Prop 36: Post Release Community Supervision?

by Kenneth G. Keel

In 1997, this author was arrested for an alleged petty theft and subsequently given a 25-years-to-life Three Strikes prison term. On Nov. 7, 2012, the day after California’s voters approved the Three Strikes Reform Act of 2012 Initiative – Proposition 36 – I submitted a pro per petition for a recall of sentence and resentencing. Based on the length of time already served, I should have been promptly released from custody with no parole or probation.

Kenneth-Corley-62-first-man-freed-under-Prop-36-1112, Prop 36: Post Release Community Supervision?, Abolition Now! On Jan. 23, 2013, Los Angeles County Superior Court Judge William C. Ryan issued an order to show cause to the L.A. County District Attorney’s Office to show cause, if any, why I should not be resentenced and released. Subsequently, the DA’s Office found no reason to oppose resentencing, but asked for Post Release Community Supervision (PRCS) to be imposed as a condition for resentencing.

At the hearing on my petition on April 24, 2013, Judge Ryan stated that, although the law neither requires or authorizes him to impose PRCS in a case like this and that he cannot do so without the petitioner’s agreement, he would grant the resentencing only if the petitioner agreed to waiving sufficient back time credits to allow for one year of PRCS. Out of California’s 58 counties, I am not aware of any other superior court imposing PRCS on Prop 36 beneficiaries.

Contrary to Judge Ryan’s requirement for me and many others to be placed on PRCS, The Wall Street Journal reported his initial position, noting: “Prosecutors have argued that the released prisoners should be placed in a supervision program, but the judge and defense attorneys have disagreed. That ‘would have been a desirable provision’ in the law, Judge Ryan said, but it isn’t there.”

What is PRCS?

In short, PRCS is county probation. The Post Release Supervision Act of 2011, Assembly Bill 109, which is codified as Penal Code Sections 3450 (b)(5) states: “Realigning the post-release supervision of certain felons reentering the community after serving a prison term to local community corrections progress, which are strengthened through community-based punishments, evidence-based practices, and improved supervision strategies, will improve public safety outcomes among felon parolees and will facilitate their successful reintegration back into society.”

Importantly, PRCS comes with “an advisement that if a person breaks the law or violates the conditions of release, he or she can be incarcerated in a county jail regardless of whether or not new charges are filed.” (Penal Code Section 3452(b)(3).) For instance, without a warrant, court hearing or other due process of law, according to Section 3450(b)(8) of the Penal Code:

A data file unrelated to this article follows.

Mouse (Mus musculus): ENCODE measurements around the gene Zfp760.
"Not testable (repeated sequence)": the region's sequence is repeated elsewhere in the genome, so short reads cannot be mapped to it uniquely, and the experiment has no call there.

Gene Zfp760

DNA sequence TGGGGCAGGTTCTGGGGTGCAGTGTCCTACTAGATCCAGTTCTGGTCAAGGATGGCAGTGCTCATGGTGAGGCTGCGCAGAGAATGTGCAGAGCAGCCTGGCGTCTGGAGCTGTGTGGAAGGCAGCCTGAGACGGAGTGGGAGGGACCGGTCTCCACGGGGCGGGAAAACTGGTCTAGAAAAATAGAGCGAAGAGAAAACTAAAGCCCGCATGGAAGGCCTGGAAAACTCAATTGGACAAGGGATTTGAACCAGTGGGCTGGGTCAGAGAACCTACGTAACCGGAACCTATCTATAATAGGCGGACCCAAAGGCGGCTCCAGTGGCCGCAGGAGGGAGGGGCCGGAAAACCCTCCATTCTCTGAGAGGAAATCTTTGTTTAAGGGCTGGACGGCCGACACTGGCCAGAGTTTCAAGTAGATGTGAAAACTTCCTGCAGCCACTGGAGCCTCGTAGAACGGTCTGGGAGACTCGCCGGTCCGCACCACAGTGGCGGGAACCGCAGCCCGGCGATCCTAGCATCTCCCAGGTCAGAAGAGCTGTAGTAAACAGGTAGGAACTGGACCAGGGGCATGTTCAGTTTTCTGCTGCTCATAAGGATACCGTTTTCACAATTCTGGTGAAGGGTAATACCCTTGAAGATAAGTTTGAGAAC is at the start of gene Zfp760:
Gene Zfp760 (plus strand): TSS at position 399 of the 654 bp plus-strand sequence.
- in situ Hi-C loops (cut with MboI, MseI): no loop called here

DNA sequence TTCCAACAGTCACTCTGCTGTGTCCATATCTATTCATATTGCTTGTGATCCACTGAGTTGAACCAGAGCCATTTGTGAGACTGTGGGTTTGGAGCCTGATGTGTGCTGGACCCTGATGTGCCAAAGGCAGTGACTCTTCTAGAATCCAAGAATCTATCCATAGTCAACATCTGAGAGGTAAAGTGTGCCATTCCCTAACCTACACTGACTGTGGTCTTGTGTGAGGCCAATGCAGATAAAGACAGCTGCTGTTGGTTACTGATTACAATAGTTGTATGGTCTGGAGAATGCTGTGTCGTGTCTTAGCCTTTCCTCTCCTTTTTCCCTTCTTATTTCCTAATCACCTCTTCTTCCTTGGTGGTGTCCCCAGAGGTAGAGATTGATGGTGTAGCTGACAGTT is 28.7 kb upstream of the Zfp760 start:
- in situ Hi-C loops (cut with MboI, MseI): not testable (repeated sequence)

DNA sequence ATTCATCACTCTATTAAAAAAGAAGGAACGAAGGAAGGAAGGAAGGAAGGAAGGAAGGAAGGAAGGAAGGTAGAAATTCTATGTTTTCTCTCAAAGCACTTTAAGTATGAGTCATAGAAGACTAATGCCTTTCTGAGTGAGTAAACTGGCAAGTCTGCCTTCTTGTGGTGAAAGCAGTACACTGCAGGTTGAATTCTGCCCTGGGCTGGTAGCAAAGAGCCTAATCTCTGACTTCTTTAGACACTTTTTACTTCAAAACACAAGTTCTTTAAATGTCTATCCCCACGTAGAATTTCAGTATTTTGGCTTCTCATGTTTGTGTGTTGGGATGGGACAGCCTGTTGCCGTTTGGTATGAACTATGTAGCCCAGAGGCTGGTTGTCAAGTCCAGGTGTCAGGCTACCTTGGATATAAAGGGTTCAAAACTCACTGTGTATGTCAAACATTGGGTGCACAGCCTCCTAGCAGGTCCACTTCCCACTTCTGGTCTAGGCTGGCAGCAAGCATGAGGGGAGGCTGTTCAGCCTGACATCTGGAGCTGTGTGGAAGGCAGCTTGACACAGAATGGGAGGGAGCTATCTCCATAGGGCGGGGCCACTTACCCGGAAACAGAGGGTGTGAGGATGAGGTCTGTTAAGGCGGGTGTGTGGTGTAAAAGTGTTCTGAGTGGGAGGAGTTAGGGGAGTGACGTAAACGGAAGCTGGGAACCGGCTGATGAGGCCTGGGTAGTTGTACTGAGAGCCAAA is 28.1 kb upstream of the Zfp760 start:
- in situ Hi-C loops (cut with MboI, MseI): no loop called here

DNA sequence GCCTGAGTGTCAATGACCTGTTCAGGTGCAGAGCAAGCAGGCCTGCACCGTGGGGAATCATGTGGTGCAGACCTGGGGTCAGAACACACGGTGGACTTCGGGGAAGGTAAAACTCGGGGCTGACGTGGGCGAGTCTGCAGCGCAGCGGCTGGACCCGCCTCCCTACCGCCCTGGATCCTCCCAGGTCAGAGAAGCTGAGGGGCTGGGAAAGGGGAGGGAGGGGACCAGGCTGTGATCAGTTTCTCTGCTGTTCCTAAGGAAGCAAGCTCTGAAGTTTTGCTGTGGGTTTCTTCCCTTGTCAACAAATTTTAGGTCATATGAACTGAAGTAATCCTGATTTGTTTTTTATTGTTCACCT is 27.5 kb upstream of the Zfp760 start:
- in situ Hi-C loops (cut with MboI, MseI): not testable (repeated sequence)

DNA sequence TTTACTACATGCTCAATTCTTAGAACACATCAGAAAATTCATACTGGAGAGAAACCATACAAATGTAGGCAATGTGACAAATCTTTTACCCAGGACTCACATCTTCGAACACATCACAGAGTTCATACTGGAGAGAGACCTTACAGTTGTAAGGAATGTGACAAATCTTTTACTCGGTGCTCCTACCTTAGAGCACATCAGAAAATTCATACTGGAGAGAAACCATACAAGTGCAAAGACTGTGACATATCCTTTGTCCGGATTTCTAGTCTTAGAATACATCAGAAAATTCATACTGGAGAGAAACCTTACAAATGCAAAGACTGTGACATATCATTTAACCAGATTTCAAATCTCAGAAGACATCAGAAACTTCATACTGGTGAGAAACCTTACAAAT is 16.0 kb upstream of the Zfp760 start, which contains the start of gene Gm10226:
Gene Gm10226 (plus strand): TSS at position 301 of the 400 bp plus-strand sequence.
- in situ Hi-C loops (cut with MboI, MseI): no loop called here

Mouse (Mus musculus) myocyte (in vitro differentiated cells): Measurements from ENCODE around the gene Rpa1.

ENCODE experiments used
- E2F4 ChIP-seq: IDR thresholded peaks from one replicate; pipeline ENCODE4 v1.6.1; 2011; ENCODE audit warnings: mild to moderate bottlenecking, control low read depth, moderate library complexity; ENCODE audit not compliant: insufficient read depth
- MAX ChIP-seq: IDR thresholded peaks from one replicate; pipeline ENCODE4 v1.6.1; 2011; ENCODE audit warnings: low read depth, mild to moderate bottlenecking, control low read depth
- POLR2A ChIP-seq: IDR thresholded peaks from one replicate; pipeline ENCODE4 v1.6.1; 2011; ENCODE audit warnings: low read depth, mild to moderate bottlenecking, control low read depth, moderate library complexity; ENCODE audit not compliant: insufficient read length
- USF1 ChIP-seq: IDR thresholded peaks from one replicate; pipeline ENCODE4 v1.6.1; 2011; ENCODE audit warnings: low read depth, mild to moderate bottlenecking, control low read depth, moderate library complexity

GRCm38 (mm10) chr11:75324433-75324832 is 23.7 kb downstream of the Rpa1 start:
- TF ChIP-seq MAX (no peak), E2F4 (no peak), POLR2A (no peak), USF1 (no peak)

“Intermediate sanctions may be provided by local public safety entities directly or through public or private correctional service providers and include, but are not limited to, the following: (A) Short-term ‘flash’ incarceration in jail for a period of not more than 10 days; (B) Intensive community supervision; (C) Home detention with electronic monitoring …”

Potential consequences of rejecting PRCS

A common belief held by many Third Strike prisoners is that Judge Ryan’s PRCS requirement is coercive and subjects one to accept it under duress. For instance, in March 2013, a Third-Strike prisoner confined at the Folsom State Prison, Mr. Byas, was notified by his alternate public defender to complete and return a document pertaining to PRCS.

Mr. Byas promptly notified his attorney that his “18 years” of confinement were “enough supervision.” Shortly thereafter, Judge Ryan denied Mr. Byas’ petition for a recall of sentence and resentencing.

Accentuating the positive

On April 30, 2013, after this author agreed to accept one year PRCS with six months outpatient drug counseling, Judge Ryan granted my petition for resentencing. On May 7, 2013, after nearly 16 years of being “incapacitated,” I was released from Folsom State Prison.

Considering the potential consequences of living in a drug-infested and high-crime area, I informed my probation officer that I need housing assistance for a good area. One hour later, my housing request was approved and I now reside in an affluent neighborhood, in a large house with several amenities – cable TV, gym, pool table etc. – 100 percent free.

With the implementation of AB 109, hundreds of millions of dollars are funding thousands of agencies and organizations that provide services and resources to individuals with PRCS. For example, also facilitated by the Probation Department and funded by AB 109, I have obtained immediate and ongoing access to the following at no cost: general medical care, high-quality clothing, personal care products, transportation, computer access, employment services, General Relief referral, SSI/Disability document preparation assistance, and several linked services – eye clinic, dental care etc.

Ironically, PRCS has turned out to be an unforeseeable blessing for this author! While utilizing the aforementioned services and benefits available under PRCS (AB 109), my transition back into society has been virtually seamless.

To contact the author, write Kenneth G. Keel, 674 Crenshaw Blvd., Los Angeles, CA 90005 or email